Lyumjev update

Back in December I wrote about some of my experiences using ultra-rapid Lyumjev insulin in my closed-loop system, but there were a couple of unanswered questions. Particularly to do with “bolus stings” and with the speed/activity of Lyumjev.

I’ve now done some further work which has hopefully clarified those questions.

Just to re-iterate for the Australians in the audience: Lyumjev is not yet available in Australia. It’s not even approved by the TGA yet.

Lyumjev stinging

Lyumjev is well-known for causing stinging/irritation during boluses for many people. Particularly in its U100 form. The trepostinil vasodilator that gives some of the speed to Lyumjev is also known for this in other contexts. Anecdotally this fades over time (months) but some people have found Lyumjev so painful they’ve been unwilling to struggle through in the meantime.

As seen in this extract from the Lyumjev product information, the U200 form of Lyumjev has the same trepostinil concentration by volume as the U100 form (and thus half as much per unit of insulin). Many people have reported they don’t get the stinging with that, even when using it off-label in insulin pumps.

Mixing Lyumjev and Humalog

Humalog contains the same insulin lispro insulin molecules as Lyumjev, just without the added accelerants.

I definitely noticed stinging with straight Lyumjev in an initial experiment. It was very noticeable! So for months I have been using a 50:50 mix of Lyumjev and Humalog. The mix was done by half-filling each pump reservoir with Lyumjev then topping it up with Humalog. Due to the vagaries of dead-space in the reservoir and variations in manual measurements it was never exactly 50:50, but fairly close. Of course, it was always still U100 insulin.

Thus the trepostinil mixture was the same concentration per unit of insulin as U200 Lyumjev (although half as much per physical volume) and should be a reasonable compromise. The mixture still contained the normal amount of buffers/preservatives/etc so should be stable for the remaining life of the insulin.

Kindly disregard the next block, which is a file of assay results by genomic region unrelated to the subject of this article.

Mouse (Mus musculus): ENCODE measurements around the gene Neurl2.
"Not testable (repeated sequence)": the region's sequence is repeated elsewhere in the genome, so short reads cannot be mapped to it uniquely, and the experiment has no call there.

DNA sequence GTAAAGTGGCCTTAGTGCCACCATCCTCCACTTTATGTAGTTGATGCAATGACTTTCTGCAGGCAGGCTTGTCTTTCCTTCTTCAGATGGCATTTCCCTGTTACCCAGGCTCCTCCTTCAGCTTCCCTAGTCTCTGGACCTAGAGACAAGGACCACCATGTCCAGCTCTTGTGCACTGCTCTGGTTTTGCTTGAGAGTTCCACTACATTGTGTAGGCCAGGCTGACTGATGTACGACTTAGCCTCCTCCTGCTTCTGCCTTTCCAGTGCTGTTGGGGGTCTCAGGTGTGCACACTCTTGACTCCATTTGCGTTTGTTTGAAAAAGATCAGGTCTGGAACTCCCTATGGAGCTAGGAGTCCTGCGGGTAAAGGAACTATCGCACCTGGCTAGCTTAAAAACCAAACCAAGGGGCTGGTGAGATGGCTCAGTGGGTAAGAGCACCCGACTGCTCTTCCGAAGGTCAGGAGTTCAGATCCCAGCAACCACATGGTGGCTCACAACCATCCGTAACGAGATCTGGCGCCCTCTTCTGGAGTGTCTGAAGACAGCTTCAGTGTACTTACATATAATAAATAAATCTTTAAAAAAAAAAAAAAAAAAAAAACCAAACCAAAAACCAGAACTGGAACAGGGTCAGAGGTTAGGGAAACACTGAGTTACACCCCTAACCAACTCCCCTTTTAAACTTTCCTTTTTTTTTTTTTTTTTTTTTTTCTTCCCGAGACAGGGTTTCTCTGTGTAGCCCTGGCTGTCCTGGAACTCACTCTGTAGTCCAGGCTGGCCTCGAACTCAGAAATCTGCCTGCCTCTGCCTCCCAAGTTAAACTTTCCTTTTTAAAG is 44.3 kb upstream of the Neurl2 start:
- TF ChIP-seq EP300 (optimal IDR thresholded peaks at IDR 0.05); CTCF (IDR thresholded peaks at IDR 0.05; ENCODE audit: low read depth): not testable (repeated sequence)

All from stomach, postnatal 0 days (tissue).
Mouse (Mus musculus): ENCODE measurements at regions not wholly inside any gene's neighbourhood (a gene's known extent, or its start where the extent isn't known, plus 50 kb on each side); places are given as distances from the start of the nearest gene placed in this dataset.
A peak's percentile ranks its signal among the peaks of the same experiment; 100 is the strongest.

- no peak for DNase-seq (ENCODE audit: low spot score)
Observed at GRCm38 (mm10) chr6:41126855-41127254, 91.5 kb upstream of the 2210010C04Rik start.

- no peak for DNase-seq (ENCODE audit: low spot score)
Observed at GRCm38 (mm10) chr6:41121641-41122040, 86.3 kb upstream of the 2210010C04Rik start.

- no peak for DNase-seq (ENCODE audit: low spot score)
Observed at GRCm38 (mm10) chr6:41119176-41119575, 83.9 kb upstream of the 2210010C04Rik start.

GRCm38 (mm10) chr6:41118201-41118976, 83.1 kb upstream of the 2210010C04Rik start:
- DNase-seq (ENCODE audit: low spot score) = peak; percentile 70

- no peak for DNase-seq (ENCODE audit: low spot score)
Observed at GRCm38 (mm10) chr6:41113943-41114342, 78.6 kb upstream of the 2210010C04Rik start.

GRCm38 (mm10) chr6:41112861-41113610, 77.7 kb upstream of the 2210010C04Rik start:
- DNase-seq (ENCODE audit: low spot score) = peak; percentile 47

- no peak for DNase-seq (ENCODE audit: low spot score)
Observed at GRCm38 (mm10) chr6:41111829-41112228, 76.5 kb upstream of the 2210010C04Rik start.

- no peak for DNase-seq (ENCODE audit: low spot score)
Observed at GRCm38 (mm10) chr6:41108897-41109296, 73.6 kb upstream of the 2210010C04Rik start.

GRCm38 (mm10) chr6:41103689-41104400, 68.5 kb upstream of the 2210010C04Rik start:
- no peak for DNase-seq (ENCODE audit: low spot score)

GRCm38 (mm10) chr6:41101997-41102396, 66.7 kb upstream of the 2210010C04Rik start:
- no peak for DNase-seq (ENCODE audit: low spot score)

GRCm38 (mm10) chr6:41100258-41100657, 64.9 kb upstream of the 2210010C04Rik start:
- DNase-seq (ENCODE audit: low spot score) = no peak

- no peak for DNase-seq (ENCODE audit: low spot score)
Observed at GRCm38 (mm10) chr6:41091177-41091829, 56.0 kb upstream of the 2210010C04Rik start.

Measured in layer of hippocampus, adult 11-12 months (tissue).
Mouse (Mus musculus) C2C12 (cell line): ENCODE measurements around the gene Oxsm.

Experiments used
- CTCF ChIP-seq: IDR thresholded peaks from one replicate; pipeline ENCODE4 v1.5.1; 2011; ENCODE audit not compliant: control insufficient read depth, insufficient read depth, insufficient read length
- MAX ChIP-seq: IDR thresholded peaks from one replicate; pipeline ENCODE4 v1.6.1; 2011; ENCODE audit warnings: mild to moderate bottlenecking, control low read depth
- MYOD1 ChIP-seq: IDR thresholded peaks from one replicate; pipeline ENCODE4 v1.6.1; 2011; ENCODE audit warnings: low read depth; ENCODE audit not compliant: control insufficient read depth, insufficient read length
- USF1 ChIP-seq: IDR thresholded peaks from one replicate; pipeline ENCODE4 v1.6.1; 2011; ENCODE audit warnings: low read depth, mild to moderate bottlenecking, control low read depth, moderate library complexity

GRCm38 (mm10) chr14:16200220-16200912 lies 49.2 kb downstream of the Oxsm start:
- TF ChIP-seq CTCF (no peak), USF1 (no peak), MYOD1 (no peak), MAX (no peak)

Yes there can always be stinging

This mixture has worked well for me. I did notice some boluses at first, but no more stinging than I experience with other insulins. Occasionally I would have an infusion site which did sting, but that’s been an occasional thing over many decades with many different insulins.

Removing that infusion site and moving to a new body location has always fixed it. I’ve always put this down to issues with the cannula placement. Such as sometimes too close to a nerve (or a blood vessel) and the physical disturbance of the insulin administration “tickles” the nerve.

Note that when I say “occasionally”, I mean maybe once or twice a year. Years ago I had a period where it was much more common, but that went away after I started rotating my site locations in a better pattern to give each site more time to heal.

Also note that the stinging from acidic insulin glargine (Lantus/Optisulin/Toujeo) is a very different thing. All the insulins we use in pumps are pH-neutral and do not have that impact.

Observed action

So I had an insulin which didn’t sting, and worked a LOT faster than Humalog (or even Fiasp). Through observation in my loop system I ended up modelling the activity profile of the insulin as having a peak of 48 minutes and a total duration of 7 hours.

7 hours might sound long, but by 3 hours 90% of the insulin would be used up: after that there’s just a “long thin tail” of activity.

But 48 minutes is different to the 45 minutes that is classically used for Lyumjev. How much difference does that make in the insulin model we use with the oref algorithm? Not a huge difference, but still noticeable.

Switching to 100% Lyumjev

After 3 months of using the Lyumjev/Humalog mixture, I decided to try 100% Lyumjev again.